It was several weeks ago that the Haley House in the South End announced they would not be able to host the South End Seniors group for their weekly roundtable.
The lively group meets every Tuesday there for great discussions and socializing as well. But the closure left a void, and many in the group had already retreated due to concerns over exposure to COVID-19. Those retreats often led to isolated homes where maybe they were alone or only with a few people.
For many, it was a difficult transition.
But it hasn’t stopped them from connecting regularly by e-mail chats on everything from humor to serious medical questions to poetry to politics and even whether or handling the mail is safe. Each member of the group has remained active via e-mail, though some more than others.
Late last week and this week, that e-mail discussion group gave way to the first-ever South End Seniors Zoom meeting – an online discussion group that allows people to talk and see one another. While the e-mails were great, Ben and Jane Seigel said neighbors and friends were missing the more personal contact of ‘seeing’ one another.
On Friday last week, they had 33 members show up for their first Zoom meeting, and while it was a learning curve and a technological lesson, the exercise was well-received.
“The e-mails have been fun and that’s gone on a long time, and the first Zoom was very successful,” said Ben Seigel. “People were certainly brought together and they looked forward to doing it again even if it wasn’t quite the same as face-to-face at the Haley House.”
Added Jane Seigel, “There are a number of people that live alone and that’s really difficult now. The things people feel the most in our group is fear.
“And the uncertainty of what’s happening and how we get a grip on what we’re supposed to do. The South End Seniors are a resilient group that can care for people when they need it,” added Ben.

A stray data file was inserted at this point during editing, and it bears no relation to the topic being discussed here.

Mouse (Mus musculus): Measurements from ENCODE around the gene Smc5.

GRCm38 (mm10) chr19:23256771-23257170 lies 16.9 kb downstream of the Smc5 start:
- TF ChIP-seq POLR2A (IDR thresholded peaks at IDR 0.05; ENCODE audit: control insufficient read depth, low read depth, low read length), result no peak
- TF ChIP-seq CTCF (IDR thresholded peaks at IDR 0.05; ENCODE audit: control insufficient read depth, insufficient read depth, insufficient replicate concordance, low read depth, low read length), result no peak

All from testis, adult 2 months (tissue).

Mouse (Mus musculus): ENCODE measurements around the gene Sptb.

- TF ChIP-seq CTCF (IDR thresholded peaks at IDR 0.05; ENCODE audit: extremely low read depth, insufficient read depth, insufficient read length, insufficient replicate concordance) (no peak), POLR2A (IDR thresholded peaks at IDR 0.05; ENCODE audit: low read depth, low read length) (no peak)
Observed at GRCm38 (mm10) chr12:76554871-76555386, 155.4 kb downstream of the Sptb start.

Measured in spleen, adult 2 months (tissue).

Maggie Huff-Rousselle said she has been using Zoom now with the Seniors and a number of other groups around Boston – including some things for her work. She said it can be tiring and a little clunky at first, but it is enjoyable to have contact with others when things feel isolated.
“I don’t know how many people were on the Zoom meeting Ben led Tuesday morning, but I think there were 30 or more,” she said. “It was jolly but a bit chaotic. It seemed everyone really appreciated the sense of community that ‘seeing’ and hearing one another created via Zoom. I felt some of those who live alone…were particularly appreciative…I think others may be feeling more isolated than I am, although I am also not leaving my apartment – not even walking lately. If anything, I feel some of the on-line frenzy with Zoom is a kind of mild hysteria about the upheaval in our world.”
Said Ann Hershfang, “It was magical to be able to meet without meeting. And to learn to Zoom in the process. And, as someone said, the coffee is much better.”
Arnold Zack said he definitely enjoyed the time online with others and found it filled a gap, and showed how important connecting with one’s friends and neighbors actually is. He added that it has also sparked some interesting poetry from the group.
“It filled a gap in our neighborhood since we had come to rely on Tuesdays at 10:15 to meet outside Haley House and carry on personal and group conversations before during and after that hour,” he said. “I think we all missed bumping into one another on the street and saw this as a welcomed return to normalcy. We all wanted more, so we’ll reconvene to Zoom again this Friday. We needed it.”
Having learned how to use the technology now, he said he and his wife actually scheduled a Zoom cocktail party with friends this week.
“And we don’t have to go shopping for drinks and snacks to make it work,” he said with a laugh.
Jane Seigel said learning a new digital technology in the process was also very valuable. She said they are also using it for book talks, for visiting with their family and for private conversations with friends.
“People jumped on and they learned a new digital technology at the same time and that was good,” she said. “It will be used in many ways now I am sure.”